Amongst, Shadow Education Secretary Stephen Twigg's predictable rhetoric at the RSA today were some ideas with the potential for meaningful change. He focused on three themes: ‘Freedom, Devolution and Collaboration’.
He said that “giving schools more freedom over how they teach and how they run and organise their schools can help to raise standards.” “Collaboration” he said was a “proven recipe for success” and “the professionals” were “the true enablers of promise”.
For decades, teachers have been encouraged to work like Victorian factory foremen; checking that the assembly line is working efficiently and that component parts of learning are properly installed as students pass through the weeks and years. Could it be that politicians are waking up to a realisation that people are not industrial raw materials and that a mechanistic approach to education is not entirely suitable?
Great teachers are in fact master craftspeople who pass on what they know about learning to the students they teach. Reflections on their own experience and what they understand from the research they read, has taught them that effective learning relies on a set of key principles including the three that Twigg was keen to highlight in his speech today:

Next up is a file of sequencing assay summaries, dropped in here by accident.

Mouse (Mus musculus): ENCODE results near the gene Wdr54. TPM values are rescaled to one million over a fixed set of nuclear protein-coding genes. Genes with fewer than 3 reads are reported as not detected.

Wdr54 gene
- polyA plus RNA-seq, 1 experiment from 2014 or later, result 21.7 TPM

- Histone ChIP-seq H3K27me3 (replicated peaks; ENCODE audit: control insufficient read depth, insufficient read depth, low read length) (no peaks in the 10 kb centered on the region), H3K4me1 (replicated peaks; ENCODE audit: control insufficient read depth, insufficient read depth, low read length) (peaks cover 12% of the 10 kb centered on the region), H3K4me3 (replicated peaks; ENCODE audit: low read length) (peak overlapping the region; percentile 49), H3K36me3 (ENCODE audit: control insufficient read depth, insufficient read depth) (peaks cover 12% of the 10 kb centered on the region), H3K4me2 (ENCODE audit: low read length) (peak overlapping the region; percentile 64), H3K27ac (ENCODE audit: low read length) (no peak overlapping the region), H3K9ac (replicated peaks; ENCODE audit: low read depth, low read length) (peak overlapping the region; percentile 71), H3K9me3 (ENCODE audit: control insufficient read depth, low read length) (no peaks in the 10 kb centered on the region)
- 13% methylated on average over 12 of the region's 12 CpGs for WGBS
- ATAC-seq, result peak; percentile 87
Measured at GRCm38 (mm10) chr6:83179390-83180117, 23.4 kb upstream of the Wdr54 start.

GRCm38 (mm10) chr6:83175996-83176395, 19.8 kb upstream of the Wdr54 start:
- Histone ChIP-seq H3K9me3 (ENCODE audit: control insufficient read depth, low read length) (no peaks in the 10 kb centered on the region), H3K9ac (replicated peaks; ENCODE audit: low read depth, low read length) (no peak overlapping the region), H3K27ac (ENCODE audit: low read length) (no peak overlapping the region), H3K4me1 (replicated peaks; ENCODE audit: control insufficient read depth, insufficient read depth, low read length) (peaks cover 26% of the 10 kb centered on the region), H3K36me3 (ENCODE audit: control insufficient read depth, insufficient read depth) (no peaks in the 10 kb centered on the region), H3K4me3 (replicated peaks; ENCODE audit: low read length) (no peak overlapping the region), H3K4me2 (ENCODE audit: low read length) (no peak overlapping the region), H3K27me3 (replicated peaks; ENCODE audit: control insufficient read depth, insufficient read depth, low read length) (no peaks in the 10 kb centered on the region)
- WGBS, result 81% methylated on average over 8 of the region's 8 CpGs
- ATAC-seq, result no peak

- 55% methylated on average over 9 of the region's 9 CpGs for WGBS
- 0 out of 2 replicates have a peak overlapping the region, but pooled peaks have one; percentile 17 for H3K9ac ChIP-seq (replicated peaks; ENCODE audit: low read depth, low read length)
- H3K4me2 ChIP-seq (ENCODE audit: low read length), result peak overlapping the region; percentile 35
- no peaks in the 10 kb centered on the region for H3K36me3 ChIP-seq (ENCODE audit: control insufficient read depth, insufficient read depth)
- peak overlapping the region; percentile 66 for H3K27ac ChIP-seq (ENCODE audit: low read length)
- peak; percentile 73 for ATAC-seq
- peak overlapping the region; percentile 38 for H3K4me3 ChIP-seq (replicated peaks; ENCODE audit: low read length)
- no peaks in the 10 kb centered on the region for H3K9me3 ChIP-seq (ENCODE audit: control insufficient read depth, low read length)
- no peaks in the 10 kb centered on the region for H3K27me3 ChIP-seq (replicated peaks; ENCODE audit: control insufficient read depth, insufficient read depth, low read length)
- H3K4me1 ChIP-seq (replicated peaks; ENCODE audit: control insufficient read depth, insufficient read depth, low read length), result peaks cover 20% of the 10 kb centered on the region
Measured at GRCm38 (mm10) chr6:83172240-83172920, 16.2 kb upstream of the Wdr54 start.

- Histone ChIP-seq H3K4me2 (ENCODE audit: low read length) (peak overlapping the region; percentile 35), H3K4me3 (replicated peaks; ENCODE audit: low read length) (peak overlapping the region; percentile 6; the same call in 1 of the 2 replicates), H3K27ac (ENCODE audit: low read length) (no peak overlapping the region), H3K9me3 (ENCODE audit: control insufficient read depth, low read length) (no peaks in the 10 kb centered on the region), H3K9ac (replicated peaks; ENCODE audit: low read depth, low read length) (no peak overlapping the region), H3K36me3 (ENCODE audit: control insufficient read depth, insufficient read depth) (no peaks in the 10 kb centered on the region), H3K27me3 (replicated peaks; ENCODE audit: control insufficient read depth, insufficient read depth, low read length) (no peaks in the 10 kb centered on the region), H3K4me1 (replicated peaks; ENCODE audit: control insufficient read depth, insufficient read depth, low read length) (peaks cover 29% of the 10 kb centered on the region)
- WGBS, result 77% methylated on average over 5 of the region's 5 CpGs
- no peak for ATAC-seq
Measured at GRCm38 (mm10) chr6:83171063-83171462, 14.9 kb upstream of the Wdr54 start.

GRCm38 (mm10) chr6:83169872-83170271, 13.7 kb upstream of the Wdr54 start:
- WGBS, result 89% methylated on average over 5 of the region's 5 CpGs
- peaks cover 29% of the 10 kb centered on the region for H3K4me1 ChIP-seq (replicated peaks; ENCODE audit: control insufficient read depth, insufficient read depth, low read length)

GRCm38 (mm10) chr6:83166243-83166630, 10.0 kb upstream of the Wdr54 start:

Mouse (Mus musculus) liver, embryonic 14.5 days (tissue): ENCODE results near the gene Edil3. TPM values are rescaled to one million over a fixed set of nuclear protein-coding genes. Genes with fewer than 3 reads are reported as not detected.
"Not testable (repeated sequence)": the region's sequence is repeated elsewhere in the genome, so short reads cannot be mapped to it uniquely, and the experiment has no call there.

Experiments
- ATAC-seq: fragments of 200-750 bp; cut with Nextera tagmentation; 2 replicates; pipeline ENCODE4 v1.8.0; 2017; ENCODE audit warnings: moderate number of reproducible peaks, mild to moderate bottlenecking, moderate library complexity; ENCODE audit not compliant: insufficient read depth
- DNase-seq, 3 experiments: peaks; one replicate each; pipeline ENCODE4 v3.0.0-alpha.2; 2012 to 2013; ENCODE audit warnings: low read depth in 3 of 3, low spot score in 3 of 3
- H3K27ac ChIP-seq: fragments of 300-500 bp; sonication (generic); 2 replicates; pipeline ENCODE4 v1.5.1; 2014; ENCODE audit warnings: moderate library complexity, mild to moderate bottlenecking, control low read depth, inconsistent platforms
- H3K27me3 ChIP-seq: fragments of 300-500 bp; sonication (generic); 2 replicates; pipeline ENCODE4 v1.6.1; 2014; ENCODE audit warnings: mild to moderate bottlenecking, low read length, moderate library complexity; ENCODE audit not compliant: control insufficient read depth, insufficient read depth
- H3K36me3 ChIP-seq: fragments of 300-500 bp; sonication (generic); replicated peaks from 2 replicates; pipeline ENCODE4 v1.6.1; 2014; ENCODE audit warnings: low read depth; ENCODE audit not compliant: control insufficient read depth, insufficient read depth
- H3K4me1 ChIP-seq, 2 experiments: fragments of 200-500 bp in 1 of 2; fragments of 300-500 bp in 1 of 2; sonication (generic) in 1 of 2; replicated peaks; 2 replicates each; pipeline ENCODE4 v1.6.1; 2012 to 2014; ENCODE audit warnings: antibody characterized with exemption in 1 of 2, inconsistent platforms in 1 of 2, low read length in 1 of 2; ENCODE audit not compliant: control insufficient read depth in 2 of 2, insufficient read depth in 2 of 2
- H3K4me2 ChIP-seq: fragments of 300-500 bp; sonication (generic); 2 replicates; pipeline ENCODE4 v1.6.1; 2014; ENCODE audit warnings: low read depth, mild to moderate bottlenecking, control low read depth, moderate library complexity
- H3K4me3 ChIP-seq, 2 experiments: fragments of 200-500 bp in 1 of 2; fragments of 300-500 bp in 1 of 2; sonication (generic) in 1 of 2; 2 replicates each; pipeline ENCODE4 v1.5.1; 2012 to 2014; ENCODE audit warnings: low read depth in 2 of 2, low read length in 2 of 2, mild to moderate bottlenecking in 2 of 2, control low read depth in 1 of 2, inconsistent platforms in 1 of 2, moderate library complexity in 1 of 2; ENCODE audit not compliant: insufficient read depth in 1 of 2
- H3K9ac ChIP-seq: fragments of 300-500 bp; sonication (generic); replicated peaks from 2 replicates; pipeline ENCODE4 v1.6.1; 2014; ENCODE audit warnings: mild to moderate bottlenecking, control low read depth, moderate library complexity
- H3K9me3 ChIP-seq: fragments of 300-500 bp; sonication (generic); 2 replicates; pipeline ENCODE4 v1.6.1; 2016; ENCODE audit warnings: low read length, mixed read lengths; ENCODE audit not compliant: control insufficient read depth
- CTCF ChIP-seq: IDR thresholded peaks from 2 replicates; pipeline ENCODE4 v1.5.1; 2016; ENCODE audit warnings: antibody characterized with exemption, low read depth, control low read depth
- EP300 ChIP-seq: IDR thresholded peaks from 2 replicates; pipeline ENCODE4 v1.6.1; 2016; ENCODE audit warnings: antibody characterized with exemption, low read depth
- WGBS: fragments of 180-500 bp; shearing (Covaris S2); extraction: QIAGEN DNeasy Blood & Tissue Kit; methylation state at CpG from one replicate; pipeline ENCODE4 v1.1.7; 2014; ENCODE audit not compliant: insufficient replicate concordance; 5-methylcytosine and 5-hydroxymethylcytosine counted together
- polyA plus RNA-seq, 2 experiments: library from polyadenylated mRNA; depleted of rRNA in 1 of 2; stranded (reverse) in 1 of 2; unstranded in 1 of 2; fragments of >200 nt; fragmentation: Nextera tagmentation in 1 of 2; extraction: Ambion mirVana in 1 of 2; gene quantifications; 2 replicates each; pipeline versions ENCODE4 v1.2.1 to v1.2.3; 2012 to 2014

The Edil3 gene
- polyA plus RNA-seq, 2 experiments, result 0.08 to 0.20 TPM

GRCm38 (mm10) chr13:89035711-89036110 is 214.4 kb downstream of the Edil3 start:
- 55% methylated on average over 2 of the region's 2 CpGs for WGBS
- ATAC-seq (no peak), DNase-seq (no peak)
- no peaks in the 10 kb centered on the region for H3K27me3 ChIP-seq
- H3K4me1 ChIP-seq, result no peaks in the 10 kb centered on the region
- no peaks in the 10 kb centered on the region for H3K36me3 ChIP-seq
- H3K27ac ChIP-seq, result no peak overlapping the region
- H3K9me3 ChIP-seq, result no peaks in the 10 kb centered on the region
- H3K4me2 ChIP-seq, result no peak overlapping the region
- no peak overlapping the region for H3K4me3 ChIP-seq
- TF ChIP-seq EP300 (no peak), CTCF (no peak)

That we are more motivated and creative when we have opportunities to think for ourselves.
That whilst it's occasionally useful to learn from instruction it’s generally more effective to learn from our own direct experience.
That none of us are islands and that the best and most innovative ideas are shaped from our interactions with each other.
I don't know if Twigg and the Labour Party have really got what it takes to offer the teaching profession a non-mechanistic education system. But let’s not forget that we already have great examples of innovation in our schools. A wealth of educational research and social media networking are making sustainable progress more possible than it ever was before.
It would be fantastic if the likes of Twigg could really help, but in the meantime I suggest we support events like Creat_Ed and explore what can be achieved despite them!